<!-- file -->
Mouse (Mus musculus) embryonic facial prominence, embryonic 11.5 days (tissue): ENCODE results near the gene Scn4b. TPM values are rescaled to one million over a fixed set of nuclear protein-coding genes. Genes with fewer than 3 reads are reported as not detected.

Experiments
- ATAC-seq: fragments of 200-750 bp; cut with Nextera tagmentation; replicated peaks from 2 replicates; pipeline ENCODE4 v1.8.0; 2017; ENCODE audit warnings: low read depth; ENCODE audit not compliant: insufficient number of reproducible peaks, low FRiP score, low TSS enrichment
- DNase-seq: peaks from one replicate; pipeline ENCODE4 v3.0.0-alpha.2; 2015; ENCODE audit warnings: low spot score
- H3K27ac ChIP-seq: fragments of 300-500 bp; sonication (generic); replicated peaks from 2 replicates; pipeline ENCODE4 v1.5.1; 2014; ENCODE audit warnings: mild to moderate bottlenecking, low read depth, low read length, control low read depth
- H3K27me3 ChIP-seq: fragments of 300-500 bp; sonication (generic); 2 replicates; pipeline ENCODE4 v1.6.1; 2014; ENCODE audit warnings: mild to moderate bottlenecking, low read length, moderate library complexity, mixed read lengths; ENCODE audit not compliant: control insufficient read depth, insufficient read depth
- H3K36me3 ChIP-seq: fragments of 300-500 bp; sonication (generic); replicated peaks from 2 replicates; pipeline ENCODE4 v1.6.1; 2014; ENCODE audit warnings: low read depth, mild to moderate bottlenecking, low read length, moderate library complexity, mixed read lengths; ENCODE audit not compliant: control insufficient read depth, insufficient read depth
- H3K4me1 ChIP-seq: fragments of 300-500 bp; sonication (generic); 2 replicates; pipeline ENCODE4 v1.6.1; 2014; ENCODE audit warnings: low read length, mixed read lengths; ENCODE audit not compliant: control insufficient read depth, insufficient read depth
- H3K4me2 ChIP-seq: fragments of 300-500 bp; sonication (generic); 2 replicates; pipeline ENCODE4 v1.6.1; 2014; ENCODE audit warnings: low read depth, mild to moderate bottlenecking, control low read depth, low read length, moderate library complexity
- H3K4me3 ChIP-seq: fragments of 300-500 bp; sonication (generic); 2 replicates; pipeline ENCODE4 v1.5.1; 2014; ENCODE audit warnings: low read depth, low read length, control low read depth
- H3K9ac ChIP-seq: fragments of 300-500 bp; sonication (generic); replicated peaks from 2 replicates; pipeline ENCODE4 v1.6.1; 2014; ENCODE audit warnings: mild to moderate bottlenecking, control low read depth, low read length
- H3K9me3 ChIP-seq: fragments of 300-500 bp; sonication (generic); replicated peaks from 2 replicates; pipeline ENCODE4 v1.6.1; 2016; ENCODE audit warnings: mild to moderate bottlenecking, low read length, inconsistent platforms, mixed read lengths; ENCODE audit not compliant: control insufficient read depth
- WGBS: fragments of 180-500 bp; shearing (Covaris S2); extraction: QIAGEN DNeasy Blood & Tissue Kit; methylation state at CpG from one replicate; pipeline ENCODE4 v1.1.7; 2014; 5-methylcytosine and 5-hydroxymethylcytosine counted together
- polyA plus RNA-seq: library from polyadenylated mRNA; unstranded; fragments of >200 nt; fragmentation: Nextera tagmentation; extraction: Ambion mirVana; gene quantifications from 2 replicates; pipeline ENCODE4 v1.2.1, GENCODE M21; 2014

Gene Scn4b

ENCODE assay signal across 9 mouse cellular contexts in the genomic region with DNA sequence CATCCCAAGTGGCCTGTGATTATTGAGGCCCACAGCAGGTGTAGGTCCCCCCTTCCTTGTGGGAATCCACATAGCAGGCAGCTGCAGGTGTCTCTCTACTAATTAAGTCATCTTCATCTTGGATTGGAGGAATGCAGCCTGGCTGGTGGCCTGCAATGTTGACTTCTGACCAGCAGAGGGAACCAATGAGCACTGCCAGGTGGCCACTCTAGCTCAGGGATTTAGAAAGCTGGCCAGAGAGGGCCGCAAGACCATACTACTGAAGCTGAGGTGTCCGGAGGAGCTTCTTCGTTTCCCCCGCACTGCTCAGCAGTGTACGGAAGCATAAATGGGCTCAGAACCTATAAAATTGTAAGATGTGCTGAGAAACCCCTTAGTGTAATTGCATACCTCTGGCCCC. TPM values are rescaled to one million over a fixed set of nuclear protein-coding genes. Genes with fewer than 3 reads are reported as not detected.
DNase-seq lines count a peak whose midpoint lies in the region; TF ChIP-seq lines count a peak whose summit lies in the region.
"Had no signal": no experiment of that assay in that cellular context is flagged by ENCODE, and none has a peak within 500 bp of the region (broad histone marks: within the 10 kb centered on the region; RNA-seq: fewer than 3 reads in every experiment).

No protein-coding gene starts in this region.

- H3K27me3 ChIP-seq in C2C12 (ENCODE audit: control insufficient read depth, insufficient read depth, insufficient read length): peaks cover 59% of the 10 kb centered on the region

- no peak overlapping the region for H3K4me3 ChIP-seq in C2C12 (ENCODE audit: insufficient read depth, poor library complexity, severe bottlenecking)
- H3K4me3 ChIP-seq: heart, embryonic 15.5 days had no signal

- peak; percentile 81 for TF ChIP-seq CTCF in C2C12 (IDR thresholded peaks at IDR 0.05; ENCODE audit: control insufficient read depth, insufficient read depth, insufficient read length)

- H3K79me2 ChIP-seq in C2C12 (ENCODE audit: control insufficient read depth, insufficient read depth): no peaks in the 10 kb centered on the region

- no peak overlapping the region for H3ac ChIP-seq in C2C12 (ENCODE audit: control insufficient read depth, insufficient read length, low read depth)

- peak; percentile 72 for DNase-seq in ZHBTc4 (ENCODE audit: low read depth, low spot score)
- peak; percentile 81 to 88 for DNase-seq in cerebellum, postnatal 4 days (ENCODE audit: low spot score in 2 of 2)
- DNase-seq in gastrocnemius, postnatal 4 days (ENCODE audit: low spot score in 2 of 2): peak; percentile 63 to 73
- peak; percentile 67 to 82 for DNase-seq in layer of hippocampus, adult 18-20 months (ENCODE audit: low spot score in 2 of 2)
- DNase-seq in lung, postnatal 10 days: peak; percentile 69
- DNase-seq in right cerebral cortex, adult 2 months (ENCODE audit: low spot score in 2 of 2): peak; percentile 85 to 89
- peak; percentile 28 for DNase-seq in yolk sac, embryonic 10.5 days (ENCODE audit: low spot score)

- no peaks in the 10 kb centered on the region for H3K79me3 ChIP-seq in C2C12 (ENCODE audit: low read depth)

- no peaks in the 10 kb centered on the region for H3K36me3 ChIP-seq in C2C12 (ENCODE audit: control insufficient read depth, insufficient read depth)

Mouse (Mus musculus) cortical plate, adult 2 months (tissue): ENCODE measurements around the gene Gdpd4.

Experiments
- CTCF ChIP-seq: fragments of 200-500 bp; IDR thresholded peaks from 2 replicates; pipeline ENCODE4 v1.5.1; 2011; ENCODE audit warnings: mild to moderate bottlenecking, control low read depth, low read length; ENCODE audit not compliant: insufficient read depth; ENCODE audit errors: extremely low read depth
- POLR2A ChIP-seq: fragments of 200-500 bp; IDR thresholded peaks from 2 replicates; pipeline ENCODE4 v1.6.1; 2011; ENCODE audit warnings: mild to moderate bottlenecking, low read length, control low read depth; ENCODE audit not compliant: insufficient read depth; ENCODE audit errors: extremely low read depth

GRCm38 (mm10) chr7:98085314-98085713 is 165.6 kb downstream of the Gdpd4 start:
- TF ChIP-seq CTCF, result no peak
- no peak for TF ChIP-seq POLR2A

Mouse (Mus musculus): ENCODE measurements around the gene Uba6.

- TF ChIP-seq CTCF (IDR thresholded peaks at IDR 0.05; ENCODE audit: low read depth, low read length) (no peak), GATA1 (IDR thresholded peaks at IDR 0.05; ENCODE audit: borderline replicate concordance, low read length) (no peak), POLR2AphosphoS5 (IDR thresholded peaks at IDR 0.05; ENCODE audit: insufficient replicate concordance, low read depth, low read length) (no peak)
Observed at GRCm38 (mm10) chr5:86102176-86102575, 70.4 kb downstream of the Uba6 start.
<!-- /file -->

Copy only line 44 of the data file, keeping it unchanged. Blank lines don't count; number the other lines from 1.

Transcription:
Observed at GRCm38 (mm10) chr5:86102176-86102575, 70.4 kb downstream of the Uba6 start.